NORWALK – The words seemed simple enough: “City of Norwalk announces appointment of Jesus Gomez as new City Manager.”
I was happy. Over four months had passed since the forced separation, or firing, of former Norwalk city manager Mike Egan.
No official reason was ever given. Sure, old clichés were flying; “We were looking to move in a different direction,” and “the city was stagnate” emanated from the still new-look City Council with three fresh faces in: Jennifer Perez, Margarita Rios and Tony Ayala.
In the meantime, the city was on the hook for a year’s salary equivalent to the former city manager as per his employment contract. That was over a quarter million dollars.
“Contract” is not exactly a four-letter word, but there it is. In the terminology of our wonderful judicial system, contracts are better than gold.
Anyone ever watching a televised court show has heard that question, “Did you have a contract?”
The contract for the city manager of Norwalk is a big deal. It should be. When asked, the City of El Monte produced a copy of the current employment contract between Jesus Gomez and the city. It lists a solid figure of $195,000 base salary per year. This arrived in my email within an hour after making the request.
I made a similar request to the city clerk’s office here in Norwalk for a copy of Gomez’s new contract and resume. I thought that was a reasonable request.
Twenty-four hours later, I was still without a copy. Hell, even one of my sources within the city stated they had a copy of Gomez’s resume in their possession, and they are not management. I asked them, why don’t I?
My article regarding the appointment of Gomez as new city manager ends with, “Salary and compensation offering were not available as of story deadline.”
Additionally, I had to add, “Initial requests for comments from Jesus Gomez were not offered as of story deadline Wednesday.”
I did receive a call after my story deadline from the Norwalk city clerk’s office sharing that the city did not have the requested documents available. I thanked the assistant for her assistance and told her we’d pick it up again in the morning.
Come Thursday morning, I had a good night’s sleep to refresh my perspective and I began dialing city hall. I requested clarity on our conversation from the evening prior. I simply asked, does the city have the requested documents or is the city withholding this information?
I was placed on hold immediately.
Five minutes later, I was directed to the city information representative. She agreed to call me back with the information I requested.
In the private sector, contracts are vital. During a 20-plus year career in the electronic field, I was blessed with some sizable deals and small ones. I never moved forward without a signed purchase order or sales agreement.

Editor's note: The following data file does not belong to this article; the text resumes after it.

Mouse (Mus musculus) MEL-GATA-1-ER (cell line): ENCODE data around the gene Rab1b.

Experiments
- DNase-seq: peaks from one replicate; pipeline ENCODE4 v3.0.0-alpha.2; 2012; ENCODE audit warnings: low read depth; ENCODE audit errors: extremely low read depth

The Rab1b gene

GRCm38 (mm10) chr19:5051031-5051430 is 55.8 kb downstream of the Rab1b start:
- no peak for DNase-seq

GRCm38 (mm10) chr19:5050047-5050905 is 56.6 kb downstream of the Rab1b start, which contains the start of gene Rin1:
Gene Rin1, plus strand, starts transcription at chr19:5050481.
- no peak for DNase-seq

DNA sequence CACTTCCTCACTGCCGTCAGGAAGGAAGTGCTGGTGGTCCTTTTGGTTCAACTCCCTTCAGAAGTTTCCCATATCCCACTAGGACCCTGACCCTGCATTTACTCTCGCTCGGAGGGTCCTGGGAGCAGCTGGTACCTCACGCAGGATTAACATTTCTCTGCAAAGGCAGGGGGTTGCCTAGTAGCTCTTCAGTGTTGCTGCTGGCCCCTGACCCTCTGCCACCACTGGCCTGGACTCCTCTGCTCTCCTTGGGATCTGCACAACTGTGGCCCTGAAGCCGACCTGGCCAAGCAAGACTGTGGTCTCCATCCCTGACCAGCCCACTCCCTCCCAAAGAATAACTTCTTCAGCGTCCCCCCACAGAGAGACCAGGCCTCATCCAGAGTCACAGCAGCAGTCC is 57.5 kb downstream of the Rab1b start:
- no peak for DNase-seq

Evidently, in the city of Norwalk, a wink of the eye, a handshake or a verbal okay is what is needed to secure employment as city manager.
Now, let’s be fair. While waiting for the information Wednesday from the City of Norwalk, I started my research on Gomez. After all, El Monte and Norwalk are similar. That is, El Monte’s population is just over 116,000 people. Norwalk’s 2015 population was listed as 106,531. We had nine murders last year. El Monte reported eight.
El Monte’s household income was listed as $39,535 while here in Norwalk, our household income is reported as $60,770. (For comparison, Norwalk’s southern border city of Cerritos household income is $91,487).
While Gomez was recently offered a new five-year contract extension to his $195,000 a year position, he was contractually obligated to give 45 days notice to the El Monte City Council of his intention to voluntarily leave his position.
Tuesday’s announcement by the city that Gomez is expected to take the helm of Norwalk’s top position falls well under that stipulation. There was a caveat that the El Monte Council could allow an exemption to that 45-day statute.
So where is the new city manager’s employment contract? According to Vicky Yoshikawa, senior management analyst and public affairs official for Norwalk, the city attorney shared that it was standard practice to announce an agreement with the finalized approval occurring at the first council meeting after the reaching of an agreement.
According to Yoshikawa, it was the city attorney’s office which conducted the search for a new city manager, not the Human Resource Department.
So, with a public record of a signed agreement expected Jan. 16, let’s all offer an international recognized “fingers crossed” symbol and hope for the best.
For the record, I don’t think the city is “always trying to keep information from me (or any other voter, taxpayer and resident).”
It just seems awfully hard sometimes to get an answer.
By Raul Samaniego